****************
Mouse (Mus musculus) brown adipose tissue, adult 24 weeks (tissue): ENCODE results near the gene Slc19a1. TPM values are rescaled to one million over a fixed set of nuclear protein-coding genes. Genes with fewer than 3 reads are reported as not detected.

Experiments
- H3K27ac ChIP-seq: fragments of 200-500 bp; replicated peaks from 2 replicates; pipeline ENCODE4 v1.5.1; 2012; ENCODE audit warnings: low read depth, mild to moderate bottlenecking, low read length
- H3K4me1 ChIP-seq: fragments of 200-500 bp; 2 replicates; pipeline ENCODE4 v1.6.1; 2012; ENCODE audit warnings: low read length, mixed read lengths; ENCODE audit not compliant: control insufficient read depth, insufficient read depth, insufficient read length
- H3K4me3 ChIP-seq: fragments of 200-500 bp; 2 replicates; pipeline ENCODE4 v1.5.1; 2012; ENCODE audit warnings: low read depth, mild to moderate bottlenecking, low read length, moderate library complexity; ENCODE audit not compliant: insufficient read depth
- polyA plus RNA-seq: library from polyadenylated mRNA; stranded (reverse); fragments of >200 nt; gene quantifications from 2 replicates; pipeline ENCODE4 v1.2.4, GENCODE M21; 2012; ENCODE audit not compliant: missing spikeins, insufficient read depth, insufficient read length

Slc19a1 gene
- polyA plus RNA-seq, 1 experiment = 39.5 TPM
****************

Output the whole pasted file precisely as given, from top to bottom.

Mouse (Mus musculus) brown adipose tissue, adult 24 weeks (tissue): ENCODE results near the gene Slc19a1. TPM values are rescaled to one million over a fixed set of nuclear protein-coding genes. Genes with fewer than 3 reads are reported as not detected.

Experiments
- H3K27ac ChIP-seq: fragments of 200-500 bp; replicated peaks from 2 replicates; pipeline ENCODE4 v1.5.1; 2012; ENCODE audit warnings: low read depth, mild to moderate bottlenecking, low read length
- H3K4me1 ChIP-seq: fragments of 200-500 bp; 2 replicates; pipeline ENCODE4 v1.6.1; 2012; ENCODE audit warnings: low read length, mixed read lengths; ENCODE audit not compliant: control insufficient read depth, insufficient read depth, insufficient read length
- H3K4me3 ChIP-seq: fragments of 200-500 bp; 2 replicates; pipeline ENCODE4 v1.5.1; 2012; ENCODE audit warnings: low read depth, mild to moderate bottlenecking, low read length, moderate library complexity; ENCODE audit not compliant: insufficient read depth
- polyA plus RNA-seq: library from polyadenylated mRNA; stranded (reverse); fragments of >200 nt; gene quantifications from 2 replicates; pipeline ENCODE4 v1.2.4, GENCODE M21; 2012; ENCODE audit not compliant: missing spikeins, insufficient read depth, insufficient read length

Slc19a1 gene
- polyA plus RNA-seq, 1 experiment = 39.5 TPM